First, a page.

Call for ban on tackling in children's rugby

Experts warn young players ‘particularly vulnerable to concussive injuries’

Photo of rugby girls during the game

Tackling in children’s rugby should be banned to prevent life-changing head injuries, a group of academics warned.

In a plea to the country’s chief medical officers the group called for the ban, highlighting that as a youthful brain is still growing it is “particularly vulnerable” to injury.

A number of former rugby professionals are currently pursuing legal action over concussion-related health problems, alleging negligence by a number of sports' governing bodies.

Academics from Oxford Brookes, Newcastle and Winchester universities wrote an open letter to all four chief medical officers in the UK calling for an end to tackling for school-aged children.

"We are concerned that in failing to act to protect children from the tackle in the school game and by allowing the sport's governing bodies to decide what, if any, information to collect, the British government is exposing children to significant risk," the letter said.

The academics refer to research by the Rugby Football Union (RFU) that they say highlights the lack of evidence for any "discernible physical health benefits" from full-contact rugby compared with non-contact forms of the game.

epa08870575 (FILE) - England's Steve Thompson (C) runs the ball away from the French defence during the second Rugby World Cup semi-final between England and France at Telstra Stadium in Sydney 16 November 2003 (re-issued 08 December 2020). According to media reports 08 December 2020, Thompson is one of eight former players who are in the process of bringing legal proceedings against rugby's governing bodies for what they see as negligence and failure to protect the players. All eight have been diagnosed with early signs of dementia which they consider a result of repeated blows to the head during their playing career.  EPA/DAVE HUNT  AUSTRALIA AND NEW ZEALAND OUT *** Local Caption *** 00085714

"Concern about injuries and traumatic brain injury in youth sport is of growing international concern, including in rugby union and rugby league," the letter said.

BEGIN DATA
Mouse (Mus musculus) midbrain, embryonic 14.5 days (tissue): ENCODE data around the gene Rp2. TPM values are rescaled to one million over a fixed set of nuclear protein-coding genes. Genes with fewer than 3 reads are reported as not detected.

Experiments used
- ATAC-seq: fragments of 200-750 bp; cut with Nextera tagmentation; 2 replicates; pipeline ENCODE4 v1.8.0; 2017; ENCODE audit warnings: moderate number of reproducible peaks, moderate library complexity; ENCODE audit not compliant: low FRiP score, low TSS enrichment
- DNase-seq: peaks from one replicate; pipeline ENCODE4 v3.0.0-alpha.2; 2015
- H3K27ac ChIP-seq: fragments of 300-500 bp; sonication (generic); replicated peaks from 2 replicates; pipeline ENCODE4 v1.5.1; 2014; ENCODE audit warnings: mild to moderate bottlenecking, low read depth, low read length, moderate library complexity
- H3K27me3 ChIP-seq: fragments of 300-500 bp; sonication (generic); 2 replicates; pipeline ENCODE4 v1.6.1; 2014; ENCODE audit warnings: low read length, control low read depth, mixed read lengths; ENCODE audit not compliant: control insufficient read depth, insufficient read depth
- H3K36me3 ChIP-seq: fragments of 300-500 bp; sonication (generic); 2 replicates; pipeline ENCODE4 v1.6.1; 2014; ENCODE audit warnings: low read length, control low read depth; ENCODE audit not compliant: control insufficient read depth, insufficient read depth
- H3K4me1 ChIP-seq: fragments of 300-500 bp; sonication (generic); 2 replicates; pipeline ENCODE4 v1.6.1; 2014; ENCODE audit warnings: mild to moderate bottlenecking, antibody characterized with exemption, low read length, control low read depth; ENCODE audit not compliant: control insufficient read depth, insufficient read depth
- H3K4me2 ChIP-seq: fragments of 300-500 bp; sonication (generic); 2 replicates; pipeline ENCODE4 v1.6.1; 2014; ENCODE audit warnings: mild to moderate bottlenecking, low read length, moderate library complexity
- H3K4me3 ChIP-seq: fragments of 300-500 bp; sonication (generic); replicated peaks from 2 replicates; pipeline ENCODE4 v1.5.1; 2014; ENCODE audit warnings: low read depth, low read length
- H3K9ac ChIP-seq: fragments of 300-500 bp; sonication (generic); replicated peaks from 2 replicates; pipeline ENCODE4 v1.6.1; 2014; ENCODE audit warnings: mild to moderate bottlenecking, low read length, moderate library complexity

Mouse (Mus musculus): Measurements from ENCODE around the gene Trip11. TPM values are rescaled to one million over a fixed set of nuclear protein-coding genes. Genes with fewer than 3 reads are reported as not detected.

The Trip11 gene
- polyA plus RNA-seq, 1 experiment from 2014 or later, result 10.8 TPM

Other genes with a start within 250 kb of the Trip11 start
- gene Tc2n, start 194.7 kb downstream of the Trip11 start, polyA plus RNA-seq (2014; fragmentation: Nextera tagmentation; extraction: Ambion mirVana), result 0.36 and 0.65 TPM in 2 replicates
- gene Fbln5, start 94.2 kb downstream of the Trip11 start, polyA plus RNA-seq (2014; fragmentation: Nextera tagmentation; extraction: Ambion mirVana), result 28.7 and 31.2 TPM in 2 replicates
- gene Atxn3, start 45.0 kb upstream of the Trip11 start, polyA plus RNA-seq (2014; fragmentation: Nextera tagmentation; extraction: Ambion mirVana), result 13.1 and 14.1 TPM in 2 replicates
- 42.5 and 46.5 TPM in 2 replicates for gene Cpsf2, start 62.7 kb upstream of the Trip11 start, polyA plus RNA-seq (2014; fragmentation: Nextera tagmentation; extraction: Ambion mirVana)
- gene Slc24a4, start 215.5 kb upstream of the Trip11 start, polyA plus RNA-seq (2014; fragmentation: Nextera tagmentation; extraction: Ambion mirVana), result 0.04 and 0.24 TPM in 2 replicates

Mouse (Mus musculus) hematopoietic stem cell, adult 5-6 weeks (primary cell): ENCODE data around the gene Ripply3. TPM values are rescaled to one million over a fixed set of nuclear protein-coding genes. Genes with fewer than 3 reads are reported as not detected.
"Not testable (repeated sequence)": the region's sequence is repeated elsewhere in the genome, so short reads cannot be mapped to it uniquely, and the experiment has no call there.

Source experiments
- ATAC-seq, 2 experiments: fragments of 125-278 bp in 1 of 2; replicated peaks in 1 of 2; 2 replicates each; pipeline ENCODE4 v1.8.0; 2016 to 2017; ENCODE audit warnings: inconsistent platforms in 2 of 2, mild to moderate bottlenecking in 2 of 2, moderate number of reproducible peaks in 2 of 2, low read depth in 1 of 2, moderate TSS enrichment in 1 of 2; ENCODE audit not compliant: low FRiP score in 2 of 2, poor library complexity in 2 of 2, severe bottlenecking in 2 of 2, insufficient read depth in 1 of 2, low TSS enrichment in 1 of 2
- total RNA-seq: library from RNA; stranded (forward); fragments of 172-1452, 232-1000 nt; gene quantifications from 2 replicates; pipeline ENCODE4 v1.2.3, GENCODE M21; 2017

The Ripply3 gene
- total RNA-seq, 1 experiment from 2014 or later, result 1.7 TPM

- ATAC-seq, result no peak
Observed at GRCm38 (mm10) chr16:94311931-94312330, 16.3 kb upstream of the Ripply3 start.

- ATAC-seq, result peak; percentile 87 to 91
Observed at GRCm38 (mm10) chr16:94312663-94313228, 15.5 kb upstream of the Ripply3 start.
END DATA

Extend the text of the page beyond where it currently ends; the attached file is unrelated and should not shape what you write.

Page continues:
"It is now well-established that young players under the age of 18 are particularly vulnerable to concussive injuries because of the maturing and the dynamic neurophysiological state of the adolescent brain. The situation whereby the RFU determine the rules of play for children, including in schools, cannot continue.”

Concussion and head injuries are also being scrutinised in other sports, with moves under way to ban or limit heading in children's football.

Adam White, Oxford Brookes lecturer in sport and coaching science, said urgent action was needed to protect youngsters playing rugby.

"Over the last few weeks we have heard the terrible news of ex-professional players who are suffering with the effects of concussions and sub-concussions on their brains," he said.

"We must now do everything we can to protect our children from suffering from the same mistakes."

A group of nine former professional players, including England's 2003 World Cup-winning hooker Steve Thompson, are involved in a lawsuit against the game’s authorities.

Another former England player Michael Lipman and former Wales international Alix Popham are involved in the action, according to a legal team at Rylands Law.

The claim is against World Rugby, the RFU and the Welsh Rugby Union for "failure to protect (the claimants) from the risks caused by concussions".

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